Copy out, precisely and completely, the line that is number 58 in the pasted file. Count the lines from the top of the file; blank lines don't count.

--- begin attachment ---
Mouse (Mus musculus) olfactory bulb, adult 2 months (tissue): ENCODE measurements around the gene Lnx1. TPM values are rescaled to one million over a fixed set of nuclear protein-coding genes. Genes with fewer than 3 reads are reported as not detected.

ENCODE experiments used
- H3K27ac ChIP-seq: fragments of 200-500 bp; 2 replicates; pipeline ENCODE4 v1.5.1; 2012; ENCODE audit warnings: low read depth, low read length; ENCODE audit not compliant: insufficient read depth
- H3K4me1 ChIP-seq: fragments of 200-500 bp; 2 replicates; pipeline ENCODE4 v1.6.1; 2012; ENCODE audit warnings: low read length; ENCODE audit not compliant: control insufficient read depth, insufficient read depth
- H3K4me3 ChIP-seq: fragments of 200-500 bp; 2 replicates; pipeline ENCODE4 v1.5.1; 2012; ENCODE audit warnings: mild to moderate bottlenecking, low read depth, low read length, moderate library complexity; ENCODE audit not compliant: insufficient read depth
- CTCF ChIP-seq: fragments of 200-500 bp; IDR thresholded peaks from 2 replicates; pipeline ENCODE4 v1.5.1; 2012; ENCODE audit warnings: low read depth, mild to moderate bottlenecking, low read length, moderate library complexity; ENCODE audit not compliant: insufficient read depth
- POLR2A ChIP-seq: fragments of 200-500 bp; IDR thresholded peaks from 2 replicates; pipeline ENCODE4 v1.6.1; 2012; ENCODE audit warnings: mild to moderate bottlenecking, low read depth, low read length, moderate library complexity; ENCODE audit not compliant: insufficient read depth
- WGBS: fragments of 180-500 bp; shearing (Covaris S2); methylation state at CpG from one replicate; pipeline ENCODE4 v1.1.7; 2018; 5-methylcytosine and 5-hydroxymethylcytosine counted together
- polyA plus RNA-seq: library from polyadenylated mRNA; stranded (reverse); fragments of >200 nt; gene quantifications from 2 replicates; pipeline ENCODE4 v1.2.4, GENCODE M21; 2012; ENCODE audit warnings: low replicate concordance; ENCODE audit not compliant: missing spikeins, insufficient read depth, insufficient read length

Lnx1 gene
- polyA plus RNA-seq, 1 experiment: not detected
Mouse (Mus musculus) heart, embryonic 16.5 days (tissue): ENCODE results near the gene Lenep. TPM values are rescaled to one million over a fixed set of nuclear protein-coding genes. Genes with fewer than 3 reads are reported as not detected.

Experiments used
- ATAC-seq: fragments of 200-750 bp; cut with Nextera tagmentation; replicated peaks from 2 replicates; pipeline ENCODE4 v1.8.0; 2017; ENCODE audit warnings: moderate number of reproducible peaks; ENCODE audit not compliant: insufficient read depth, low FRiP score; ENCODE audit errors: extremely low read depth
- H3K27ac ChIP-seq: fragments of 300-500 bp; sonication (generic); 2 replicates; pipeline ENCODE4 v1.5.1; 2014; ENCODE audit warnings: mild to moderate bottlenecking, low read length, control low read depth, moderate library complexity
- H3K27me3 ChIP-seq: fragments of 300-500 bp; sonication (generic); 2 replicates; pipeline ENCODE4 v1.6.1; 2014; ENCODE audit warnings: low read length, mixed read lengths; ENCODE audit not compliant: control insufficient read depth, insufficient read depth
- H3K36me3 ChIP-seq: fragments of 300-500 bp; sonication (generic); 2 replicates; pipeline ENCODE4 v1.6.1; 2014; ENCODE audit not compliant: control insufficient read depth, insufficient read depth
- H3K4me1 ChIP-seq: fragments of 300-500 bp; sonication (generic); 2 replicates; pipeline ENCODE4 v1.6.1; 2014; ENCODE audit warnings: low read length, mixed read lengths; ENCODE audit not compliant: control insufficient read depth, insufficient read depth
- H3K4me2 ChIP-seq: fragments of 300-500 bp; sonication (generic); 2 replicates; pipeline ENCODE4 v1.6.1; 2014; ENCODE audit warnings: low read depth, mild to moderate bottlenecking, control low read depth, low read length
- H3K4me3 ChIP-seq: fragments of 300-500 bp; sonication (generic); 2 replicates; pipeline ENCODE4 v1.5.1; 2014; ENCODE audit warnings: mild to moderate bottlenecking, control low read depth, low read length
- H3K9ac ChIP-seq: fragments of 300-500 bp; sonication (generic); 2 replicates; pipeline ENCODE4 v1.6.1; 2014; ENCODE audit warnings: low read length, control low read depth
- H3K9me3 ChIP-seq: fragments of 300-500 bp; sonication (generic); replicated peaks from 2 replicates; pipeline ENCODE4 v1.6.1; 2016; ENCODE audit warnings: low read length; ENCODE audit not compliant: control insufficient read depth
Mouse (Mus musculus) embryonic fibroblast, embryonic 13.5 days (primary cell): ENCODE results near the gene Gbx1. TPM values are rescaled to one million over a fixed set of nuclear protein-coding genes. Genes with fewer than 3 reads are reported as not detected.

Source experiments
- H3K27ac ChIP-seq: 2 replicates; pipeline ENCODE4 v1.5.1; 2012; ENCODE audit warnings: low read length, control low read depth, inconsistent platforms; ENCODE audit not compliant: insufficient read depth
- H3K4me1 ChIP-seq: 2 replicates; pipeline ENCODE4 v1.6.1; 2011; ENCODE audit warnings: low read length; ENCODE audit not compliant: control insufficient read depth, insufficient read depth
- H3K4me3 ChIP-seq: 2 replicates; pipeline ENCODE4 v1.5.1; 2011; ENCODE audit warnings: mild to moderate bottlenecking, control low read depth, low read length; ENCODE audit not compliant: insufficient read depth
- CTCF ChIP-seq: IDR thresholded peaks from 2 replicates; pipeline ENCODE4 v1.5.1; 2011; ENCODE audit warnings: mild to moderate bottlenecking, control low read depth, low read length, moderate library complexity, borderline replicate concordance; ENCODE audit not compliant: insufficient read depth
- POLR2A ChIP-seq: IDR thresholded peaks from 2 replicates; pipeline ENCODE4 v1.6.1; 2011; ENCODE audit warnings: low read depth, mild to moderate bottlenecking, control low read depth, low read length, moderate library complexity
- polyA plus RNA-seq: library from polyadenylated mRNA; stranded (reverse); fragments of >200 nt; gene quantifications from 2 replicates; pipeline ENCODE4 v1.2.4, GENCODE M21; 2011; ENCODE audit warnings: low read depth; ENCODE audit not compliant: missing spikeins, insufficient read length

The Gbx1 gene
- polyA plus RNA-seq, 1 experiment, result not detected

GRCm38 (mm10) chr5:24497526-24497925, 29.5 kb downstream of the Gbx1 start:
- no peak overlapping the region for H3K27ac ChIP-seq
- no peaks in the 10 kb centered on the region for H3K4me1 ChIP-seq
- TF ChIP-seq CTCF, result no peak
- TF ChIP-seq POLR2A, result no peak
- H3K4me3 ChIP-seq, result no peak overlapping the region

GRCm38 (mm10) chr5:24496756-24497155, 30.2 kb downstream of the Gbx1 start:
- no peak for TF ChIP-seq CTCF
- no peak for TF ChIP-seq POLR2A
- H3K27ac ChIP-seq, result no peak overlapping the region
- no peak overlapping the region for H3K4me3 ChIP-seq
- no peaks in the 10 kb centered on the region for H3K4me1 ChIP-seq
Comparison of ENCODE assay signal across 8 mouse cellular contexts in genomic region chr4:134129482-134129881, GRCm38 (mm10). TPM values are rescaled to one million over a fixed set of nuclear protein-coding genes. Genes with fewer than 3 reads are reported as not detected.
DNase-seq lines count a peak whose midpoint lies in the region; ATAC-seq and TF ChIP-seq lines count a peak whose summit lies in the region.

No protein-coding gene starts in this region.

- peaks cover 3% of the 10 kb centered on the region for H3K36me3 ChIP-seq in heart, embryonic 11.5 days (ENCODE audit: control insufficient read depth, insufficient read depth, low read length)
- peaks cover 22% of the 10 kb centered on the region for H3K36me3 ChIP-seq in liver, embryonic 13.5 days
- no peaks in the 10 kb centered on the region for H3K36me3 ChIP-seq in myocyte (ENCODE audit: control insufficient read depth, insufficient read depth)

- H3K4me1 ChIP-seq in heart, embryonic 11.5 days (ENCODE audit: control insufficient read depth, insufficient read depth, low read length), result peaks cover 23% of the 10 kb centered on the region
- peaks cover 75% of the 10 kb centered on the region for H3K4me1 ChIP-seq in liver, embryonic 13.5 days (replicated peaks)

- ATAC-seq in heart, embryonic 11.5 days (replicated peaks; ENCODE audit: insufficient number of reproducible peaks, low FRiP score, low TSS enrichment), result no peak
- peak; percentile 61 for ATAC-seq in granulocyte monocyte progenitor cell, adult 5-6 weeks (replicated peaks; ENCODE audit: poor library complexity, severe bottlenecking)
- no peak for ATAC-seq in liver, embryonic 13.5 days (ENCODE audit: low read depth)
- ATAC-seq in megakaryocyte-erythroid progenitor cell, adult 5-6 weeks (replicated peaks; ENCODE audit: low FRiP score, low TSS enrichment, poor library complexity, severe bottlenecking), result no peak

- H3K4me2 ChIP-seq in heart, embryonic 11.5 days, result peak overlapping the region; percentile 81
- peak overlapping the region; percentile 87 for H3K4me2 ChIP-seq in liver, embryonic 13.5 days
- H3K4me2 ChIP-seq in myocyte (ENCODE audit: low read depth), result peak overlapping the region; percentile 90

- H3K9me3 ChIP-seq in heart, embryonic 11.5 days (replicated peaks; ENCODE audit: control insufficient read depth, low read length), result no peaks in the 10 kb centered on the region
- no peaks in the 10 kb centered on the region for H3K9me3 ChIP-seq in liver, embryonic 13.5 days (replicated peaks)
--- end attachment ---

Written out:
- peak overlapping the region; percentile 87 for H3K4me2 ChIP-seq in liver, embryonic 13.5 days